BAGHDAD - The U.S. military said Sunday that the three people killed last month after U.S. soldiers shot at their car in one of the most secured areas of Iraq were civilians, not criminals as the military initially reported.
The correction came more than a month after a bank manager at a branch inside the airport, Hafeth Aboud Mahdi, and two female bank employees were shot at by U.S. soldiers as they sped to work on a road within the secured airport compound. The road is used only by people with high-level security clearance badges. The car veered off the road, hit a concrete blast wall and burst into flames.
The original statement said that Mahdi and the two women were "criminals" and that an American convoy on the side of the secured road came under small-arms fire from the vehicle. Soldiers said they shot back. A weapon was found in the debris and two U.S. military vehicles were struck by bullets from the attack, the statement on June 25 said.
"When we are attacked, we will defend ourselves and will use deadly force if necessary," Maj. Joey Sullinger, a spokesman for 4th Brigade Combat Team, 10th Mountain Division, said in a statement at the time. "Such attacks endanger not only U.S. soldiers but also innocent civilians, including women and children, traveling the roadways of Baghdad."
On Sunday the story changed and the tone was apologetic. A military statement said that neither the civilians who were killed nor the soldiers were at fault for the deaths. An investigation found that "the driver and passengers were law-abiding citizens of Iraq."
Soldiers had pulled off the road because one of the vehicles in the convoy was having maintenance problems. As they worked on the vehicle they saw Mahdi's car and thought it was moving too quickly toward them, the statement said. Believing they might be in danger, the soldiers warned the car. When the driver ignored the signals they shot at the vehicle, the statement said.
The alleged attack and the weapon that was said to have been recovered from the burned vehicle were misunderstandings, the statement said.
"This was an extremely unfortunate and tragic incident," said Col. Allen Batschelet, chief of staff, MND-B and 4th Infantry Division, in a statement. "Our deepest regrets of sympathy and condolences go out to the family. We are taking several corrective measures to amend and eliminate the possibility of such situations happening in the future."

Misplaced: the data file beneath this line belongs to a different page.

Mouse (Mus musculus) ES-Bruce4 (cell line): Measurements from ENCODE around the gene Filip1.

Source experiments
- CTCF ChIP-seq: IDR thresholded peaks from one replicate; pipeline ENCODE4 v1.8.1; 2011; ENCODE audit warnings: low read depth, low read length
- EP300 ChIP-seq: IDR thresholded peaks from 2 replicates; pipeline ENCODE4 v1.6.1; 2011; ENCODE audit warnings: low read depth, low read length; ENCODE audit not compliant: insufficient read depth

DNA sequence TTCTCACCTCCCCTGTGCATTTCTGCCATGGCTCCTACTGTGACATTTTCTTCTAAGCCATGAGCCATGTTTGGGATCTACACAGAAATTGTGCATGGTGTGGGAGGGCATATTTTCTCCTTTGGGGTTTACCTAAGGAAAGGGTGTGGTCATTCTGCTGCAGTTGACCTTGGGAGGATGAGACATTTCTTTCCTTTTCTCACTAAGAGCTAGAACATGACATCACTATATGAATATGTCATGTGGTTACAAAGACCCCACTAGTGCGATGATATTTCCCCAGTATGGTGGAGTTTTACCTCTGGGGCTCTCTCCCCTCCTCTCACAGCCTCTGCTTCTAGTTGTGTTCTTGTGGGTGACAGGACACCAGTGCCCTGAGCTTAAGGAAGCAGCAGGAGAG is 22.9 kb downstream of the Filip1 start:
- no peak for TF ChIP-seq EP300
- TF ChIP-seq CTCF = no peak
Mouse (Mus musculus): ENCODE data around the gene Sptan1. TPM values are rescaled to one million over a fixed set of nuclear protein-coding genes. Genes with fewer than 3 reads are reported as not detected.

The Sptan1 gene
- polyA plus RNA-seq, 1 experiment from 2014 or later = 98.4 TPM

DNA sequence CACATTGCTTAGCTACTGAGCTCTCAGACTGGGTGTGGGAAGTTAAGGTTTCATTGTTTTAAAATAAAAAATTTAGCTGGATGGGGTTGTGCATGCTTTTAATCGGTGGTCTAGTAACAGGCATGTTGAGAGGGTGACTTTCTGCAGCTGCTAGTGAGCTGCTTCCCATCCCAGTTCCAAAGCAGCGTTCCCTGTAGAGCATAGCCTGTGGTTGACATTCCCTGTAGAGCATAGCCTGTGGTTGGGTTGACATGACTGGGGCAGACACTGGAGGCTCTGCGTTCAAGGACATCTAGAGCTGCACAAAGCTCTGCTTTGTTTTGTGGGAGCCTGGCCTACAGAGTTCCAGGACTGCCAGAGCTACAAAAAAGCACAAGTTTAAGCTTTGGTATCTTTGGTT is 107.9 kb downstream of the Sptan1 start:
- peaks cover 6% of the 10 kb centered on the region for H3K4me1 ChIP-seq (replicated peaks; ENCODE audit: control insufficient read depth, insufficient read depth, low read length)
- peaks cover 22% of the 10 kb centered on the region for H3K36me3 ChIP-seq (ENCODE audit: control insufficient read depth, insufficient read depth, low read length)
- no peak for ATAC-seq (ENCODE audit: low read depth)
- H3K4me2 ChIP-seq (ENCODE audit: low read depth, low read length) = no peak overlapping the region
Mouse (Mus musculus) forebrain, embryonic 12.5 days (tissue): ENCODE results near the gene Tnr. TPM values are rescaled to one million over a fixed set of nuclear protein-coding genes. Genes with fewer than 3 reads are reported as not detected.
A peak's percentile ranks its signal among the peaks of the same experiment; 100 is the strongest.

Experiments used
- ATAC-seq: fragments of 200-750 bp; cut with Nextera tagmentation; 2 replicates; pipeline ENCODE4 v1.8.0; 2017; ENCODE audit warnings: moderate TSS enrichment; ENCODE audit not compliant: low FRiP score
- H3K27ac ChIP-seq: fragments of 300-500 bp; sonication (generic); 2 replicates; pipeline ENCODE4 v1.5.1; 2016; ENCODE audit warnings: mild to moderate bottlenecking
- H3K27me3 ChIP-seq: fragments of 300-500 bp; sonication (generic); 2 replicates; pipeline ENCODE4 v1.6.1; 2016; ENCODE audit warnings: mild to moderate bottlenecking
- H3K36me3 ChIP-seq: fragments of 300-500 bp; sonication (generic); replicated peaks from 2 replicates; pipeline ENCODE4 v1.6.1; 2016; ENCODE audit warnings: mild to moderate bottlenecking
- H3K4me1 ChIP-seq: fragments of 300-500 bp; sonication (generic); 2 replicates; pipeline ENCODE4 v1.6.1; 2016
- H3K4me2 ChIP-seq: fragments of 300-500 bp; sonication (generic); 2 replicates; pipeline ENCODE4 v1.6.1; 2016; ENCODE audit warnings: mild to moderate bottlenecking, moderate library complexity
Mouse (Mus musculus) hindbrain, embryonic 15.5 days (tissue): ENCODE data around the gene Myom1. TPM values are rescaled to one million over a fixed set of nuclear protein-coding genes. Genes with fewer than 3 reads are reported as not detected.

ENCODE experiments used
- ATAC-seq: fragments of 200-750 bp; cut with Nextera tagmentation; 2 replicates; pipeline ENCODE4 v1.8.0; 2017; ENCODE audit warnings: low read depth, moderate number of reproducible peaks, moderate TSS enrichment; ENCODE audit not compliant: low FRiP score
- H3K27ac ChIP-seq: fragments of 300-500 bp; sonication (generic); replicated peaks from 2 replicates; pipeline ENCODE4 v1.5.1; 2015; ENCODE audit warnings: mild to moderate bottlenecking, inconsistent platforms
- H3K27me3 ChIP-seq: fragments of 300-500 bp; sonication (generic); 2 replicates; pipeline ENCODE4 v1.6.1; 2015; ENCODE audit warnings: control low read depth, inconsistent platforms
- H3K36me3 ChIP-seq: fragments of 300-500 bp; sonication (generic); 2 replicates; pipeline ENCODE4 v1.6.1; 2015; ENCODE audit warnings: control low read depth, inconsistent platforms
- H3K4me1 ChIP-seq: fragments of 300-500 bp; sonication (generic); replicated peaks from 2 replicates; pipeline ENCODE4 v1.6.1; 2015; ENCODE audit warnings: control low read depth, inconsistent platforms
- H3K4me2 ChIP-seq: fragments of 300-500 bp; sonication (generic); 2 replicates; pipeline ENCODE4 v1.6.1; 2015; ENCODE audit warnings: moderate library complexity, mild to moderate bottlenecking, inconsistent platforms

Mahdi's son, Mohammed Hafeth, said the statement was insufficient.
He said the image of his father's burning vehicle haunts him. He'd waited in his father's office that morning surprised that he wasn't there yet. They'd left at nearly the same time that morning.
Hafeth drives bank employees to work. That morning his father offered to take one of Hafeth's passengers and picked up another female bank employee who lived nearby their central Baghdad home.
As he sat in the office a colleague walked in and told Hafeth his father's car was broken down on the airport road. Hafeth reached for his car keys.
"I'll drive," he recalled his colleague saying.
As they approached his father's car he saw the flames. He jumped from the car and started to run toward the burning vehicle, but U.S. soldiers blocked his way.
"Go," he recalled them ordering. But he said he couldn't move. He dropped to the ground and wept as his father burned inside the vehicle.
"Why did they kill him like this?" Mohammed Hafeth said Sunday in a phone interview. "We demand that they send those soldiers to an Iraqi and American court."
Mahdi was the father of six, including Hafeth. Hafeth said he now shoulders the financial responsibility for his family on his approximately $100-a-month salary.
"I was shocked that my father was killed by the Americans," he said. "Supposedly we move in a secured area ... we used to wave at them and they waved at us."
Hafeth said he didn't accept the compensation offered by the U.S. military. They offered $10,000, he said, and that wasn't enough for his father's car let alone his father's life.
"My father was a peaceful man," he said. "He never did anything wrong. Everybody knew his good reputation and everybody liked him."
McClatchy Special Correspondent Laith Hammoudi contributed to this report.
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